It is serious to caricature opponents’ positions, attributing statements they do not defend. Balancing the party’s activities to demonstrate that all problems result from the existence of disagreements or are the fault of dissenters is a way to fractionalize the party. Behind-the-scenes games and administrative maneuvers to gain more or less influence have the same result. However, all these methods are too common in many organizations.

Naturally accepting different opinions should be normal. It would be a sign of a healthy regime and political maturity, especially from the leadership. Viewing differences as synonymous with the conscious or unconscious destruction of the party falls into the chronic mistakes of much of the left in the past, be it of Trotskyist, Stalinist, anarchist, or even other origins. The result is well known.

So, how to unite revolutionaries?

Trotsky once said:

What is the Party? What is its cohesion? This cohesion arises from a common understanding of events and tasks, and it is this understanding that represents the party’s program. [5]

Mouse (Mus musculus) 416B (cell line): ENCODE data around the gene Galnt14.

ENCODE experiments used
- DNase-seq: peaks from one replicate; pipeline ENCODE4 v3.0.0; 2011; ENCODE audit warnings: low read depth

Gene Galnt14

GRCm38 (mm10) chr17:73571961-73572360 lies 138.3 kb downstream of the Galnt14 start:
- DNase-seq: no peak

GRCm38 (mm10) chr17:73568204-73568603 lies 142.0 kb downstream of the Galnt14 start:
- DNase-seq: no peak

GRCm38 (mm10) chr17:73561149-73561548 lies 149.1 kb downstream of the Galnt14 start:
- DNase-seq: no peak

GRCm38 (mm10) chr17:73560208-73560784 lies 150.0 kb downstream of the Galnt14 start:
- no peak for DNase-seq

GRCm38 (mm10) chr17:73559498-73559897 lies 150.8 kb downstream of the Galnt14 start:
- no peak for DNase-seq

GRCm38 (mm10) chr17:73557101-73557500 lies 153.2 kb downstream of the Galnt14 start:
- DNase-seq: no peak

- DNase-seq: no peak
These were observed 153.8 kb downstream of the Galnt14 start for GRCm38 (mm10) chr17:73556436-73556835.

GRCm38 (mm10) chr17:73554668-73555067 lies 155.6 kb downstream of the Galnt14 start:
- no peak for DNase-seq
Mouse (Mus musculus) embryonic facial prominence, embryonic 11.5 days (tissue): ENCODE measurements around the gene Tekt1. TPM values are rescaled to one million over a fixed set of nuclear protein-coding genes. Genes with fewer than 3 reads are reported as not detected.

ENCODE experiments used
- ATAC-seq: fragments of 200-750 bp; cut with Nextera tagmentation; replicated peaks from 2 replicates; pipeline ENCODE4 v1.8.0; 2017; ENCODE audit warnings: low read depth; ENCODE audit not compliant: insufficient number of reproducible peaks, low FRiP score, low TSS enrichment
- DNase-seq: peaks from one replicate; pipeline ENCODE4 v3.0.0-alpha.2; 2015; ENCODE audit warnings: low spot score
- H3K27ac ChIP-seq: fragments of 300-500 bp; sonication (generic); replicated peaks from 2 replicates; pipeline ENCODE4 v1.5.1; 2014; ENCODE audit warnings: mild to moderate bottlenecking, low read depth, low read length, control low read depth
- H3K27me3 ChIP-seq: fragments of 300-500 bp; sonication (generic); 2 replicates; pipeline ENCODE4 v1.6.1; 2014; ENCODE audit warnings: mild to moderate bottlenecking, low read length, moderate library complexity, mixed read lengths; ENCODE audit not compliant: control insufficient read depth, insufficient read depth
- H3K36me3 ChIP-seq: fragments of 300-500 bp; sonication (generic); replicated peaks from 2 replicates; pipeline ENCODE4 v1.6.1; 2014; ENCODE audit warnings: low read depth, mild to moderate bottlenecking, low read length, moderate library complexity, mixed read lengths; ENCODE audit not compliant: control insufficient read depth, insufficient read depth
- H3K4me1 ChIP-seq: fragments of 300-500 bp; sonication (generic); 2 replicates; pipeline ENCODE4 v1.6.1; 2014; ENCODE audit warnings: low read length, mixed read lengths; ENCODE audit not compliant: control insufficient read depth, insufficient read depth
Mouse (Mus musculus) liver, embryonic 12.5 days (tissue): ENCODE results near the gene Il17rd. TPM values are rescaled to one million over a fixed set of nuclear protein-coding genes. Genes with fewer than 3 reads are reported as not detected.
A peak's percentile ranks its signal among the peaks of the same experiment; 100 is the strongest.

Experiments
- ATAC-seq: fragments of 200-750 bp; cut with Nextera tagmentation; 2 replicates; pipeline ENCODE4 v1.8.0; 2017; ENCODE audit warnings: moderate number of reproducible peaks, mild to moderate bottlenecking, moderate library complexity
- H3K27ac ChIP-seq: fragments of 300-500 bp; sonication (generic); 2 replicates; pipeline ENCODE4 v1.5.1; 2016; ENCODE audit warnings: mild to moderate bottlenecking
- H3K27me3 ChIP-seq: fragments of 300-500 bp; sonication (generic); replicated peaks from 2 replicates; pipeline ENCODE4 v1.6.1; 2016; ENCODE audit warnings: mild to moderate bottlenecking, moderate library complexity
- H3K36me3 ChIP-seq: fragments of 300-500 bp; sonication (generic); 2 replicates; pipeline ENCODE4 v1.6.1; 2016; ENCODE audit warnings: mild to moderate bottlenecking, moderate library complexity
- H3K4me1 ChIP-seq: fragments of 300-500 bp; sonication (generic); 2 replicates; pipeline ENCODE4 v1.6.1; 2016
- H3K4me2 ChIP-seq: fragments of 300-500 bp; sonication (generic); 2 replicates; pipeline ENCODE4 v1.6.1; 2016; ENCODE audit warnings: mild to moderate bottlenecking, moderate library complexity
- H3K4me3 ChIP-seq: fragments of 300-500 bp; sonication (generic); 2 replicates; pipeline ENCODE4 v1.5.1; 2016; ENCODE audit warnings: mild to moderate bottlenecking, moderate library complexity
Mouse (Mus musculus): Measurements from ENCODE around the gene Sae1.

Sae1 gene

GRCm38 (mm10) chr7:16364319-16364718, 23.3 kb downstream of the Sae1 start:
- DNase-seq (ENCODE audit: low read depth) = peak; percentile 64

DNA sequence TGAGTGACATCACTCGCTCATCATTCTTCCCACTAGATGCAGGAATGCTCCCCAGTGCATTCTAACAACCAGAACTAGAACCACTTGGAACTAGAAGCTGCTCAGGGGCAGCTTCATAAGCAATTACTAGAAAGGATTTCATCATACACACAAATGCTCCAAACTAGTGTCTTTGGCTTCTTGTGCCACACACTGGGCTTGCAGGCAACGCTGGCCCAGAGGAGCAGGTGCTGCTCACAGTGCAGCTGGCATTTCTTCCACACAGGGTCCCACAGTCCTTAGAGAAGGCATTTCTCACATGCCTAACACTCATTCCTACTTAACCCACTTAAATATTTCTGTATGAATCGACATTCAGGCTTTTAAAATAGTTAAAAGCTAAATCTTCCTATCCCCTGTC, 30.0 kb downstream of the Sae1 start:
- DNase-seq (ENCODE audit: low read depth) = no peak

This point is of utmost importance. The unity of the anticapitalist left is not, and cannot be, guaranteed by maintaining a certain leadership at the helm of organizations. Nor is it the agreement among militants of a particular organization on specific tactics, as divergences in this area are normal and options can be taken democratically, respecting majorities and minorities, without the risk of divisions. The cement that can unite those who struggle is the programmatic agreement.